When you are called in for an interview, it's important to be prepared with quick, solid answers regarding your qualifications. Many questions on this topic are subtle, but some interviewers will come right out and ask you something like: "What qualifications do you have that make you the ideal candidate for this job?"
The impulse is often to respond by rattling off accolades that are listed on your resume. But there's a better way to approach questions that are along the lines of this one.
The first thing to keep in mind is that you should never, ever respond by comparing yourself to other candidates on the market. Firstly, you don't know about the other candidates who are in the mix—you only know about you. Secondly, putting down the competition is never an effective strategy. It makes you seem insecure and haughty at the same time.
What should you do when responding to interview questions about what qualifications you have? Focus on your superstar achievements!
Remember that by the time you've been invited in for an interview, the employer has already decided that you possess the necessary skills, education, and experience for the job. What they're looking to do now is to further narrow the field of qualified candidates, and to discover the candidate who can most effectively and efficiently solve their business problems.
Back to qualifications. Stop and think for a moment before responding to a question like "What qualifications do you have?"
You need to respond succinctly and clearly, and you need to stick to the question. So don't rattle off everything that is in your repertoire, and don't try to present yourself as a Jack-of-all-trades.
Focus on three big ideas you want to convey. To support your claims, you will want to have some proof. I'm not talking about proof in the sense of something that can hold up in court, but proof in the sense of something that can validate your claim.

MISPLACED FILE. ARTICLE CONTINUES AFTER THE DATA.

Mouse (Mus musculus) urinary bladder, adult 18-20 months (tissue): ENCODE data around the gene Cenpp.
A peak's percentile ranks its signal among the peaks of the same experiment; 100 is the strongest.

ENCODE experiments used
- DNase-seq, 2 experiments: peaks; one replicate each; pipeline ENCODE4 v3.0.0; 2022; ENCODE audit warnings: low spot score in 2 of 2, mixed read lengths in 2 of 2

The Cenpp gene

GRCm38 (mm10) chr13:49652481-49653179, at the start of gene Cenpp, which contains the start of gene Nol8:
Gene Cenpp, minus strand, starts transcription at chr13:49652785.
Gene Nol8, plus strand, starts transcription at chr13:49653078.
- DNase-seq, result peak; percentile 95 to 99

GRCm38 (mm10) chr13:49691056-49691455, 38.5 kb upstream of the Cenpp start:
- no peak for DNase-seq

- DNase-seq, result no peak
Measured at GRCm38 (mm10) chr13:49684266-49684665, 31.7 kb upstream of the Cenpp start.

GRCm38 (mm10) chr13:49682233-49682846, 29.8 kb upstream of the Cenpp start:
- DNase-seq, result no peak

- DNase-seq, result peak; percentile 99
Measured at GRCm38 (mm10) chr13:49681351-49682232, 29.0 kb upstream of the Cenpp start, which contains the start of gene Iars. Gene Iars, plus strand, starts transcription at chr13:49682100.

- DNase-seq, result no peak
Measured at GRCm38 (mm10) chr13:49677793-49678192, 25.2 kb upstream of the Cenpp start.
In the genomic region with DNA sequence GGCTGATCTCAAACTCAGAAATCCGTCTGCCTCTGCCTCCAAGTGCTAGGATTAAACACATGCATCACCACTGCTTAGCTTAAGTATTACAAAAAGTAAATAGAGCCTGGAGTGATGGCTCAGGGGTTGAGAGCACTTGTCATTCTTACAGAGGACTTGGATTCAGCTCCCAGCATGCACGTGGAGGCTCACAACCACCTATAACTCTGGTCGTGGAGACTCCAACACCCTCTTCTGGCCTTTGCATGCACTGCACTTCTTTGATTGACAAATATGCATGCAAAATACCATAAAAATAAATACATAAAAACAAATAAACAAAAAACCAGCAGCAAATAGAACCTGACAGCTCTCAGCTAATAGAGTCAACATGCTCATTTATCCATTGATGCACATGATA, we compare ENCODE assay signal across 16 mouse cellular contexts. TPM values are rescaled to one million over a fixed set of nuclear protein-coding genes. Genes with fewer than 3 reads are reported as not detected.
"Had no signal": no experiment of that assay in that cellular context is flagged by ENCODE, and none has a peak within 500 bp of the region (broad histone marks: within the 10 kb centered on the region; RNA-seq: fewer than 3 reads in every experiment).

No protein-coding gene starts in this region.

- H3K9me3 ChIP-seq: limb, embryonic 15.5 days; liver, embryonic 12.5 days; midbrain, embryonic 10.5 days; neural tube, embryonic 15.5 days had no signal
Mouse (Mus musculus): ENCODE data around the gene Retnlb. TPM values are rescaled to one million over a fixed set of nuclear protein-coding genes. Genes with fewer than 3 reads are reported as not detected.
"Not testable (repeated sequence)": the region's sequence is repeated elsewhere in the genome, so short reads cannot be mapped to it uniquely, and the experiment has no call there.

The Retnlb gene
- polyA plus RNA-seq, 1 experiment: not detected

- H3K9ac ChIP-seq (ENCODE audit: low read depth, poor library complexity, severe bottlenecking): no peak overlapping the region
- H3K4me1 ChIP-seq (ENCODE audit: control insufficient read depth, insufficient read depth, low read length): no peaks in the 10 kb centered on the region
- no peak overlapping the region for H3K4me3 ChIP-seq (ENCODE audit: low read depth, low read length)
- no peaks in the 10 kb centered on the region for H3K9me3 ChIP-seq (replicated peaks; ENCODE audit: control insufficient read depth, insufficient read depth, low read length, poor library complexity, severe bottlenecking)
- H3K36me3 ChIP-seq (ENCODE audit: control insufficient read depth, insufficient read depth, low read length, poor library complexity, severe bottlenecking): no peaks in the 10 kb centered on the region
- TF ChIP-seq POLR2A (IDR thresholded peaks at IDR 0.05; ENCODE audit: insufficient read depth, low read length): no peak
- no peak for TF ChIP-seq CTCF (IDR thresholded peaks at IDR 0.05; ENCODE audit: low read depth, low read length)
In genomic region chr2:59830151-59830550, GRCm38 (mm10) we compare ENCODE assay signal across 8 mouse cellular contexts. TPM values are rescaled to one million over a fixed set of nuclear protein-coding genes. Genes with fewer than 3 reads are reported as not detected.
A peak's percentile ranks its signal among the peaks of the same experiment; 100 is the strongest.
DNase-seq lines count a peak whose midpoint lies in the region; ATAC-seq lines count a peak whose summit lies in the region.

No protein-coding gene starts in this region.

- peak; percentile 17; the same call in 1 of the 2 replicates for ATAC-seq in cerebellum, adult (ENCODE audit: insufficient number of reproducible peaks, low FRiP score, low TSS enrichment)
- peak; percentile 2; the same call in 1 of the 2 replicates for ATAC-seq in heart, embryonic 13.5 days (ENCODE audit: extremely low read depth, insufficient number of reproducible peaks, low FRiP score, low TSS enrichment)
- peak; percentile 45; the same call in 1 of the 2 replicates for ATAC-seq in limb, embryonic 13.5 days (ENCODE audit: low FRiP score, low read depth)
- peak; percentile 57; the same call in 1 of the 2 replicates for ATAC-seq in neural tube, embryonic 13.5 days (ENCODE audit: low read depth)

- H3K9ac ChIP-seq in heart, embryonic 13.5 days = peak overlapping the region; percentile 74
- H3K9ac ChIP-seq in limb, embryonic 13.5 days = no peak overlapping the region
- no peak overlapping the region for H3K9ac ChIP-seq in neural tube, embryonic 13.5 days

To do this, you could quote former managers, colleagues, or vendors. Another compelling way to back up your claims is to quantify an achievement. For example:
In my previous role, I was tasked with growing new product revenue by six percent. I exceeded that goal and grew my product revenue by a CAGR of eight percent.
I recently received XYZ industry innovation award—beating out a field of seven other nominees—for my work on ABC product marketing.
The interview is the time to sell yourself by aligning your background with the pressing business need the hiring company has. Whatever you do, don't tank the opportunity by apologizing for not having certain qualifications when asked about what qualifications do you have.
When you prepare for the interview, think about qualifications you might be asked about, and practice responding when asked about any that you don't have. How can you spin that into a positive? Have you had any experience in any adjacent area, where there is transferable knowledge? Most importantly, don't just list off your qualifications. Show the interviewer how they've helped you to succeed in your career.
As always, the most important thing to remember is that the interview is not solely about you. It's about the employer and the business problem at hand. So the qualification of which you are most proud may not be relevant to that business problem. You need to be able to match up your qualifications with the needs of the employer.
Only discuss qualifications that will demonstrate how hiring you will benefit the business when responding to questions like "What qualifications do you have that will help you succeed in this job?"
The bottom line? Keep it simple, keep it short, and keep it relevant. And while you're at, brush up on knowledge of additional common interview questions that you can expect to field.